Improve community infrastructure, health, resiliency and economic opportunities in Indonesia’s most challenging urban and coastal areas.
About half of all Indonesians live on less than two dollars a day. Employment growth has been slower than population growth. Public services remain inadequate by middle-income standards, and health indicators are poor. The island is also one of the most disaster-prone nations in the world.
- Economic opportunity: Providing technical assistance, training and financial services to microfinance institutions throughout the country and helping spice farmers earn more income
- Health: Raising awareness and supporting mothers to practice and promote exclusive breastfeeding
- Water: Improving sanitation and hygiene in crowded urban areas with a mobile sludge removal service
- Disaster preparedness: Identifying and mapping areas at risk and helping those communities plan, train and practice how to respond when disasters occur
- Emergency response: Maintaining a response team ready to quickly deploy and provide immediate relief to survivors during the critical first months after a disaster strikes
All stories about Indonesia
Indonesia: Revving the local economy
Last month, the Mercy Corps team here in West Sumatra — of which I am a member —delivered sewing machines to 85 local women who were affected by last year's earthquake.
Indonesia: Survey day
A day like any other, in a small village near the equator in West Sumatra, begins at 5 o'clock in the morning with a call on the loud speakers from the muezzin. As villagers pray to Allah, daybreak brings the inescapable heat that will stay until after nightfall.
Indonesia: "Is it healthy food or not?"
“Why, lately, has my child been commenting on the food that I cook, asking if is it healthy food or not?” was a mother's question. Yulaita, the principal of Aisyiyah Suka Ramai Kindergarten in Aceh recalls hearing the question — she's also been hearing similar question from her child.
Indonesia: World, meet these butterflies
When we first kicked off the Global Citizen Corps (GCC) program in Indonesia earlier this year, we didn’t expect that more than 700 young people of Jakarta would apply to be GCC leaders in over a month period of recruitment.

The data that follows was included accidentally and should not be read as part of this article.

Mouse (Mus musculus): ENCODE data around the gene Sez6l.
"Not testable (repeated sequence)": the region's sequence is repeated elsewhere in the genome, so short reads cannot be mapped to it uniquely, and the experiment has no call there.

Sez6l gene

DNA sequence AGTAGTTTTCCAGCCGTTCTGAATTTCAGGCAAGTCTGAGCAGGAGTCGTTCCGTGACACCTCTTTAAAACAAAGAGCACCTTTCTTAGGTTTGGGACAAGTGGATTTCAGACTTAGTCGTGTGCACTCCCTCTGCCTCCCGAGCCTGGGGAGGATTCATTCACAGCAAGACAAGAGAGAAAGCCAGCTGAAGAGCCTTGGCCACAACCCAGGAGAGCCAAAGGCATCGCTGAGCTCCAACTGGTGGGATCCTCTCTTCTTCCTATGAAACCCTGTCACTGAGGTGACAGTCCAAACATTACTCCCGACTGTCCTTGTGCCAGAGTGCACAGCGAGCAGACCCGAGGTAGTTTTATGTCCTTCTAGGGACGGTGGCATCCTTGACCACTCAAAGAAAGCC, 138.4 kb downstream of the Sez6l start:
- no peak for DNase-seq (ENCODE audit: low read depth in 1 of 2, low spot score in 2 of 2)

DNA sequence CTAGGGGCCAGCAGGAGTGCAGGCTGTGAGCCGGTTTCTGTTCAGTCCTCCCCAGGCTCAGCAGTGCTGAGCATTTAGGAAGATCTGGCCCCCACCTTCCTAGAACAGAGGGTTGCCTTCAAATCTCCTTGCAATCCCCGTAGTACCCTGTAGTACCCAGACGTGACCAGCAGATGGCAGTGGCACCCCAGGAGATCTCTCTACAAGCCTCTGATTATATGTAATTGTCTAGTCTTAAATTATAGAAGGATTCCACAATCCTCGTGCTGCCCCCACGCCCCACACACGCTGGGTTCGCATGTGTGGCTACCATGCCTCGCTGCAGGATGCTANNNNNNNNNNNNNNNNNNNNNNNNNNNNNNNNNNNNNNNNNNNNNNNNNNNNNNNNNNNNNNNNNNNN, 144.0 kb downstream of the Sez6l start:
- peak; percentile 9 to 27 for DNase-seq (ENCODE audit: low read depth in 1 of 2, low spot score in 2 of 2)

Indonesia: Meet the lady farmers who produce coffee and breastfeed their babies!
Indonesia: Training of trainers opens the door for a new skill
I usually did not go to trainings as either speaker or facilitator. I admit that public speaking is not my thing, be it speaking to five persons or bigger crowds.
Indonesia: Video: Our Work in Jakarta
There are so many ways to know whether a project could really have an impact in communities that we work in. The most frequent method use is, of course, conduct a base line assessment (output: numbers) and then conduct the end line assessment (output: numbers) and compare the two of them.
Indonesia: Are YOU prepared for disaster?
The usual reactions that I got from people when they hear that I’m working in Padang were not usually far from: How often do you feel an earthquake? Isn’t it dangerous to live there? How far from the beach is your office? Don’t you fear a tsunami?
Indonesia: A heart work journey
Four and a half years ago today, I started my journey of the heart work. Yes, a heart work, because this work was really special to me.
Indonesia: Video: MBAs in action
It’s midnight in the slums of Jakarta. Four intrepid Ivy League co-eds, armed only with a video camera, tiptoe down a dark alley towards a door cracked open just enough to reveal the orange glow of a light within…